Thursday, July 27, 2017

13764: Talk The Talk…

Advertising Age spotlighted “The Talk”—a campaign featuring a video depicting Black parents discussing the thorns and threats of racism with their children. The work falls under Procter & Gamble’s “My Black Is Beautiful” initiative. What makes the latest project downright outrageous? The video was created by White advertising agency BBDO New York. First of all, there’s something very familiar about the concept, but MultiCultClassics can’t immediately identify the “inspiration” for the video. Second, they should have included a parent warning their kid about encountering blatant racism—by pursuing a job at BBDO or any other White advertising agency in America. The saddest part is, BBDO CCO David Lubars will probably nab an ADCOLOR® Award for the hypocritical bullshit. This mess is a shining example of talking the talk, but not walking the walk.

Procter & Gamble is both “Proud Sponsor of Moms” and supporter of African-American women, with its ongoing “My Black Is Beautiful” campaign. These concerns merge in the marketer’s heart-rending film about the unique challenges African-American mothers have in raising kids—in decades past, and continuing today.

Scenes that take place over different eras depict moms consoling and educating their children after they encounter racism: one daughter receives a compliment that she’s pretty—“for a black girl,” a boy gets called the n-word while another has faced discrimination on the sports field.

The mothers encourage their kids to endure and hold their heads up high, no matter what the challenges. One mom tells her daughter she’ll do fine at science camp, but she’ll have to “work twice as hard and be twice as smart,” and the mother with the “pretty” daughter drives home that she’s “beautiful, period.”

But there are other fears as well, ones that the women may have little control over. One mom insists that her son take his ID with him to music practice, because it will be late when he returns home. Then a young woman at the steering wheel tells her mother she need not worry because she’s a “good driver,” but that’s not what Mom’s real concern is.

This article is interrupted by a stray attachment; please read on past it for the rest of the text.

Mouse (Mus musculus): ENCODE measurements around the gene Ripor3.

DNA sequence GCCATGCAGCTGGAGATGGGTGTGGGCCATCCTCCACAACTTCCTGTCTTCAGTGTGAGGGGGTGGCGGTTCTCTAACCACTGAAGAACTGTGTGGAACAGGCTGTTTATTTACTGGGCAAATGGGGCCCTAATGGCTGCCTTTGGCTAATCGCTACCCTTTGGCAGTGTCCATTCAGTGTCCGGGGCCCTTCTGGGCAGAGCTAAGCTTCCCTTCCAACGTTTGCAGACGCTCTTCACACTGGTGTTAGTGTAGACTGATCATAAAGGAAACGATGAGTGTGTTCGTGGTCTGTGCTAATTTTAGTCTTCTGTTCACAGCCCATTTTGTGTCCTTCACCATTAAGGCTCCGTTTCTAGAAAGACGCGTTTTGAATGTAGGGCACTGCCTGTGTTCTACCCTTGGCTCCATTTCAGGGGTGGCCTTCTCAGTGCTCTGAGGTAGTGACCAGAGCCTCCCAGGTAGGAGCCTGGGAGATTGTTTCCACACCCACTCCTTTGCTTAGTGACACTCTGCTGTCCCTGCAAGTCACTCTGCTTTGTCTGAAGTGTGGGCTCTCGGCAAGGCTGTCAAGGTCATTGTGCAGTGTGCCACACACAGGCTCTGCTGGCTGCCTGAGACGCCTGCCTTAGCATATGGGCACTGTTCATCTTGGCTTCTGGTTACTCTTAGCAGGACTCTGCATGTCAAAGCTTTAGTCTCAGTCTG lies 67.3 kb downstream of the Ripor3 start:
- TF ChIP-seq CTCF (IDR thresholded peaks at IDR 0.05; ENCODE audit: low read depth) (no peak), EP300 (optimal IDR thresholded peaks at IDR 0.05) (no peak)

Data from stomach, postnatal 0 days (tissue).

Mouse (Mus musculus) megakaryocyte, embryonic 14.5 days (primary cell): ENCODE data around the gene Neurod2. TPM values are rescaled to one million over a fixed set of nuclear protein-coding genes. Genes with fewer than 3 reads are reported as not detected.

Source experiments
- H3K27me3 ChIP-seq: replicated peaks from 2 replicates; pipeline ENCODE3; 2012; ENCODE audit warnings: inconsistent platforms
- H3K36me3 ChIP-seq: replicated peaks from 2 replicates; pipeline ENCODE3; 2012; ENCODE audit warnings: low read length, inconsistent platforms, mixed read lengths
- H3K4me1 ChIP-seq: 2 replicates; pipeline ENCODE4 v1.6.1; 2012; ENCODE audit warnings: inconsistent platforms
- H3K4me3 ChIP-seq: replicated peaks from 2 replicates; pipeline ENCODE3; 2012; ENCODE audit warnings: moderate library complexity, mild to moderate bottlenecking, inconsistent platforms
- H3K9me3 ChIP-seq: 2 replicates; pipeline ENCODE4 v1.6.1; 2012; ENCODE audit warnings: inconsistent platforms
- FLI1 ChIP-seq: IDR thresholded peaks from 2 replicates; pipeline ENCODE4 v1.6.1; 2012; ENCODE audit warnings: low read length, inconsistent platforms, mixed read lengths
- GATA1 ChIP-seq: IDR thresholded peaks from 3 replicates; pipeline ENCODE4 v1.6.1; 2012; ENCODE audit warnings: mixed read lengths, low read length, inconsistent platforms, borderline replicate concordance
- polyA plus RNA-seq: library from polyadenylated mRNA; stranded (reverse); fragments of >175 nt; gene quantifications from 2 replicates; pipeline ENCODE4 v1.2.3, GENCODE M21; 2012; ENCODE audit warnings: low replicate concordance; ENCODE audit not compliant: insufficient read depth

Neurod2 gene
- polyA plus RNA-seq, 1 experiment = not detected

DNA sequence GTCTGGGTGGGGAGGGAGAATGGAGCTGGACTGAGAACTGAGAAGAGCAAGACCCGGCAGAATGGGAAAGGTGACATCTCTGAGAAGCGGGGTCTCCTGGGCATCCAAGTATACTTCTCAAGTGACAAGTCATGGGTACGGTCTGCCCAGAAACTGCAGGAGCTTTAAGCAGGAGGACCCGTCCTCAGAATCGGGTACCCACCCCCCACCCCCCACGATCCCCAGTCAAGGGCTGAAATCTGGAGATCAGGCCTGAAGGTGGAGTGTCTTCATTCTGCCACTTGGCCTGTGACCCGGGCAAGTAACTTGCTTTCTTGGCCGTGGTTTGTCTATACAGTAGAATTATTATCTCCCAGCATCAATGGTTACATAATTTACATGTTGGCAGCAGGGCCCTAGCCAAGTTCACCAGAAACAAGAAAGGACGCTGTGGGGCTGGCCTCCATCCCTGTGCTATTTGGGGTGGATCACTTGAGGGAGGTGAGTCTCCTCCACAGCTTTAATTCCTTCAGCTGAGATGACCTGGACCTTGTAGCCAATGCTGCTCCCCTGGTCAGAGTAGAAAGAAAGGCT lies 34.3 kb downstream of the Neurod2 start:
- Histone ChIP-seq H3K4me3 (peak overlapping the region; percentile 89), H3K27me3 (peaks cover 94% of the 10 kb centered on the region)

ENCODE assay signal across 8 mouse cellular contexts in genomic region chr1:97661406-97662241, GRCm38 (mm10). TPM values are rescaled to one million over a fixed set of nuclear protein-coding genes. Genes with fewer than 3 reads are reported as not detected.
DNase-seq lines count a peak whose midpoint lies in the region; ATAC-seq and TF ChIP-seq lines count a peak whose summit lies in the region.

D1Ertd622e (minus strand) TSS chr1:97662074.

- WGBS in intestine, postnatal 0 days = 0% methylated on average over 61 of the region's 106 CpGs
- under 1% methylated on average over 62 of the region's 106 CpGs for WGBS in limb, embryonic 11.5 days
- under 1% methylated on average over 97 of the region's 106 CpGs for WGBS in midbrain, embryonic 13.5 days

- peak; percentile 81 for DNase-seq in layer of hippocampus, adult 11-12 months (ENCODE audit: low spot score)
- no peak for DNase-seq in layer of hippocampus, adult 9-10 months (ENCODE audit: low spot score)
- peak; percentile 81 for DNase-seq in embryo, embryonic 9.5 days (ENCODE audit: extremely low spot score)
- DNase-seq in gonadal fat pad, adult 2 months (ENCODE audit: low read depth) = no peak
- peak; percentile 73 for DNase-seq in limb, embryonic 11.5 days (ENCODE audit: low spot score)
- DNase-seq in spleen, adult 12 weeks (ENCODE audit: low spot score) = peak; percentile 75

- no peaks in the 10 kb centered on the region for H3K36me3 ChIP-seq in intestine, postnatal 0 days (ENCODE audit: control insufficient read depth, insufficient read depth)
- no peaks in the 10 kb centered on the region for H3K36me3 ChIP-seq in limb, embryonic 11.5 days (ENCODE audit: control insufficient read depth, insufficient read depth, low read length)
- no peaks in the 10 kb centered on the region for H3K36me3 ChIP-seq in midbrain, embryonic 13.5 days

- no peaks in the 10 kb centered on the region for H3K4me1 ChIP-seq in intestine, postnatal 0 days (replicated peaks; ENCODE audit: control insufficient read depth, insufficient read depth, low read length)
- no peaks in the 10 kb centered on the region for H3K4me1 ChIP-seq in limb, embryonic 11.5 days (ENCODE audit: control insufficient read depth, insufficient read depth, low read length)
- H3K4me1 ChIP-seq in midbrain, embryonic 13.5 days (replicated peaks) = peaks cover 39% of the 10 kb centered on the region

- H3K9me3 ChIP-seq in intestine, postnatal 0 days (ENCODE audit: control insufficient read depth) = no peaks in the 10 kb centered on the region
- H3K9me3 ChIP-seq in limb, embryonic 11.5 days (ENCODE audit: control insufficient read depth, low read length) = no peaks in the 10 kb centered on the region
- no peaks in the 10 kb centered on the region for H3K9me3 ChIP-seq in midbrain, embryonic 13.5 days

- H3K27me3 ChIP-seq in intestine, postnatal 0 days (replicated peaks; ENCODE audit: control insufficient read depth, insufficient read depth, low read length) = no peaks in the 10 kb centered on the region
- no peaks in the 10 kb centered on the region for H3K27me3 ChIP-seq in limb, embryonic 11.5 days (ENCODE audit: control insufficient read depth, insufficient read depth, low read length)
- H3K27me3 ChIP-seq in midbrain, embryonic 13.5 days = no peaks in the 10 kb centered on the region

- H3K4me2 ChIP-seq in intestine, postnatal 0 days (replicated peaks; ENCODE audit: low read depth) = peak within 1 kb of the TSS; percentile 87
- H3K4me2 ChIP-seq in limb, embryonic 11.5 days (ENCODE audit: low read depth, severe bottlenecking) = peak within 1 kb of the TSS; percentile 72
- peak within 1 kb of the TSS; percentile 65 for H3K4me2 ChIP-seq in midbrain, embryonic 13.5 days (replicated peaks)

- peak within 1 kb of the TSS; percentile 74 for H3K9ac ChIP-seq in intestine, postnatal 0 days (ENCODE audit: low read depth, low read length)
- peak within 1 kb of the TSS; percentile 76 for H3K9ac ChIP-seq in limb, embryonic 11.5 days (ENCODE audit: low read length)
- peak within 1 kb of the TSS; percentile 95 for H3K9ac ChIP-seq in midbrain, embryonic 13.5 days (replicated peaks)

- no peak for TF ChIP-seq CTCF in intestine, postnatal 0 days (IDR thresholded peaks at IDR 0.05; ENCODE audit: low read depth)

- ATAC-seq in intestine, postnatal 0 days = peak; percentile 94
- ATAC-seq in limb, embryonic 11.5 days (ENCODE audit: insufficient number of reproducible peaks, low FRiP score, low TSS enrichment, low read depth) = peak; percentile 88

Unlike many other socially-conscious ads, the film, entitled “The Talk,” doesn’t sugarcoat with assurances that things will only get better. It’s inspiring yet filled with an unsettling uncertainty—a thoughtful marketing approach that’s sure to promote real conversation.

BBDO New York created the ad, and Malik Vitthal of The Corner Shop directed.

P&G introduced the “My Black Is Beautiful” campaign a decade ago, with the goal of helping black women and girls feel confident about themselves, and in the process, develop a stronger bond with black consumers. The marketer intends this latest ad to open about a broader discussion about discrimination among a spectrum of communities. Further films on the accompanying website for “The Talk” show how real people have dealt with negative bias in their everyday lives.

“We know that bias is not just an African American issue,” said Damon Jones, director of global company communications of Procter & Gamble in a statement. “It’s an issue that takes on many shapes and forms, across gender, race, age, weight, sexual orientation, and more. Our goal with ‘The Talk’ is to help raise awareness about the impact of bias. We are also hopeful that we can make progress toward a less biased future by recognizing the power of people of all backgrounds and races showing up for one another.”

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